The 8 Best Basting Brushes in 2021

Upgrade your grilling and baking game with these top picks

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A good basting brush can really change your grilling or baking game, taking it from “This is really good,” to “Wow, this is amazing! How’d you make it?!”

It’s all about the specialized design of your tools. In brushes, the basics are the handle and the brush. What are they made out of? Will the brush bristles be too strong, too light, too big, or too small? How will the handle fit your hand, and will you enjoy using it? And last but not least, is it easy to clean? That last question is important because sauces and melted butter and beaten egg yolks have a habit of getting in every nook and cranny.

We’ve collected the best basting brushes for the job in this list, with an eye to having a selection that will fulfill different needs. If you’ve been making do with whatever happens to be in your kitchen drawer, this could be the perfect time to have some fun trying some new brushes for old tasks, or even to get inspired. A North Carolina vinegar-based BBQ sauce on grilled chicken using a mop brush, maybe? Or a Linzer torte using a small round brush? Let these brushes lead the way to new deliciousness. Here, our top 8 basting brushes.

Our Top Picks
Its crown-shaped edge and conical bristles work well on both meats and pastries.
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This boar-bristle brush with a smooth walnut handle is a classic for pastry-making.
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The design is seamless to avoid catching food or sauces and has a core of stainless steel to provide strength.
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These nylon bristles are soft and flexible enough to not damage delicate pastries.
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The black silicone bristles won't melt, shed, fray, stain, lose shape, or retain odor.
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It’s ergonomic with a soft grip and an angled extended-length handle for barbecue use.
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For those times when only a small round pastry brush will do, this classic boar brush with a smooth hardwood handle is perfect.
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This long-handled, mop-like brush holds thin sauces that other brushes can’t manage.
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Best Overall: Le Creuset Silicone Craft Series Basting Brush

Le Creuset Silicone Craft Series Basting Brush

The shape of this great-looking silicone brush from Le Creuset makes it suitable for many uses, as its crown-shaped edge and conical bristles work well on both meats and pastries. Made from premium silicone, it’s stain-resistant, nonabrasive, and resistant to odor and flavor absorption. The ergonomic wooden handle adds a pleasant feel to using this brush, and the head is removable so it can be put in the dishwasher. It’s also available in a variety of colors, making it easier to spot in your kitchen drawer.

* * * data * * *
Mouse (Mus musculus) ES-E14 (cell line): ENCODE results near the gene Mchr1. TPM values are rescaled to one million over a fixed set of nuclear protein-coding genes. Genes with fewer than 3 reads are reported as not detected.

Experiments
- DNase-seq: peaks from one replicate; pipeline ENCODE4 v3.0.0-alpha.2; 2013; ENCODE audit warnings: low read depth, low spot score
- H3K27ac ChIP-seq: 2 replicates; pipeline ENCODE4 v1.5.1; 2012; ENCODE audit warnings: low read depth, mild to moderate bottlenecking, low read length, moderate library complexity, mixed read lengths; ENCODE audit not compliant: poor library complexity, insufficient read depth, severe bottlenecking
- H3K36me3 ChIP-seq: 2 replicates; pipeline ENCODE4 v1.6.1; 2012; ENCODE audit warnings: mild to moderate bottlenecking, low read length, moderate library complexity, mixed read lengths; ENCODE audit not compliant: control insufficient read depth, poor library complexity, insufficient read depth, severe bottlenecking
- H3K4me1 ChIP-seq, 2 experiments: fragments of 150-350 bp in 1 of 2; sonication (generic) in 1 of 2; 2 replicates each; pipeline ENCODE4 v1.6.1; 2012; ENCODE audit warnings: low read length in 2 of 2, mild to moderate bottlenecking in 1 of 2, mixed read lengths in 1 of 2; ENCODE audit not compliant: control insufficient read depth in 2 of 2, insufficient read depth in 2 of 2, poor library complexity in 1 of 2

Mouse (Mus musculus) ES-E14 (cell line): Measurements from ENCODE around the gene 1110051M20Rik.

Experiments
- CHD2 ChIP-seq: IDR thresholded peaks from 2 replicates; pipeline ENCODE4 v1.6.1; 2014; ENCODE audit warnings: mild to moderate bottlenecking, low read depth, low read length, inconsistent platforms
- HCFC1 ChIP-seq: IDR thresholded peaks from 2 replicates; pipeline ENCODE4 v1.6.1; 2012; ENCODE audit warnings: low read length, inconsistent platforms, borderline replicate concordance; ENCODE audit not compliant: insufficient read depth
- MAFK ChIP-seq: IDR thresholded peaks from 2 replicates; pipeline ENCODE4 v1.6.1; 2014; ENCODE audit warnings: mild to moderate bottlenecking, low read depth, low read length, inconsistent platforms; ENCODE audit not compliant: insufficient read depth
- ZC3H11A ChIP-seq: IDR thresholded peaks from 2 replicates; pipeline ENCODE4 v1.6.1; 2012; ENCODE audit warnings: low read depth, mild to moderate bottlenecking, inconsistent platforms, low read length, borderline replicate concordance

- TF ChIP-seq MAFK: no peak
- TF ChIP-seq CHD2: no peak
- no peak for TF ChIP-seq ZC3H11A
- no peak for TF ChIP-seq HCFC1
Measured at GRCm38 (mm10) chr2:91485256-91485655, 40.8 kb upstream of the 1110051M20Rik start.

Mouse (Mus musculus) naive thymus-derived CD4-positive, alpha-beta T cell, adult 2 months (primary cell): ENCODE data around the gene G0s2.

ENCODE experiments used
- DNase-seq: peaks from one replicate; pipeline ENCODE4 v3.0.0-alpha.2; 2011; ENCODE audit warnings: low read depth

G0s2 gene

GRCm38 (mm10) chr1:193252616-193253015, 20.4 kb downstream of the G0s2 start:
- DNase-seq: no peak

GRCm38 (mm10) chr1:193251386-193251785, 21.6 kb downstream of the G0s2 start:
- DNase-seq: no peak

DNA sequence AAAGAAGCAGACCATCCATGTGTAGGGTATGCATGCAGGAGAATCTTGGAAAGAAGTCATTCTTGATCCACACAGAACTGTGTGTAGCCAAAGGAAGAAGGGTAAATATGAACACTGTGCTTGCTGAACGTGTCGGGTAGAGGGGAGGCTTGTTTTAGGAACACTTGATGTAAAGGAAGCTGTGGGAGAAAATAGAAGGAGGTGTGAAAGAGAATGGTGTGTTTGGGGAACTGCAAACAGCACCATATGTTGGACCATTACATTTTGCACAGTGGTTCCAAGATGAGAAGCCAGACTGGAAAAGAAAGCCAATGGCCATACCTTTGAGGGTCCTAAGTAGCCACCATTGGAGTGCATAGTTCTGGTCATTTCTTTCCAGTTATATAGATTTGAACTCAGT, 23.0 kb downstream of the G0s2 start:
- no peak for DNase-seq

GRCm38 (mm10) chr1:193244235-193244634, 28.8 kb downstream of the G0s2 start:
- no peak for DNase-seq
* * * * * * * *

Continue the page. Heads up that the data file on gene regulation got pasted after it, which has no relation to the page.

Best for Baking: Williams Sonoma Walnut Pastry Brush

williams-sonoma-walnut-pastry-brush

This boar-bristle brush with a smooth walnut handle is a classic for pastry-making! It’s also beautifully made to last for years and is available in two brush sizes, 1-inch and 1.5-inch wide. It is recommended to hand wash and dry thoroughly after every use.

Best for Grilling: Consevisen Silicone Basting Brush

Consevisen Silicone Basting Brush

These very well-regarded, very affordable brushes come in sets of two to five of various sizes. The design is seamless to avoid catching food or sauces and has a core of stainless steel to provide strength. The brushes can handle temperatures up to 446 degrees, are made from food-grade silicone, and are dishwasher safe. With any of these sets, you’ll be able to grill with a variety of different sauces or bastes all at the same time, making any meal a feast.

Best Nylon: Carlisle Sparta Galaxy Nylon Pastry Brush

Carlisle Sparta Galaxy Nylon Pastry Brush

The nylon bristles on this basting brush are soft and flexible enough to not damage delicate pastries while providing easy, full coverage of the surfaces of any baked good.

The Oklahoma-based Carlisle brand has been producing foodservice supplies for more than half a century, with the stated goal of creating products that “make your work easier." These basting brushes are designed for professional-grade use, with a single-piece plastic handle, and bristles resistant to abrasion and cracking. They are also available in various sizes.

Best Silicone: Norpro Silicone Barbeque Brush

Norpro Silicone Barbeque Brush

This brush comes in different sizes for different tasks, but the basic design is the same: a high-grade silicone brush on a sleek, stainless-steel 12-inch handle. The look is high-tech, and the black silicone won't melt, shed, fray, stain, lose shape, or retain odor. These brushes have a really well-balanced feel. The Norpro company started and is still headquartered in the state of Washington with the goal of providing the highest caliber kitchenware with an eye on innovation.

Best Multipurpose: OXO Good Grips Large Silicone Basting Brush

OXO Good Grips Large Silicone Basting Brush

OXO has done everything right with this brush. It’s ergonomic with a soft grip and has an extended-length handle that's perfectly angled for barbecue use. The brush has circled inner and tapered outer bristles that can accomplish two things: hold liquids and gently distribute them over meats, vegetables, or pastries. This brush is easy to clean, odor-resistant, and can handle temperatures up to 600 degrees.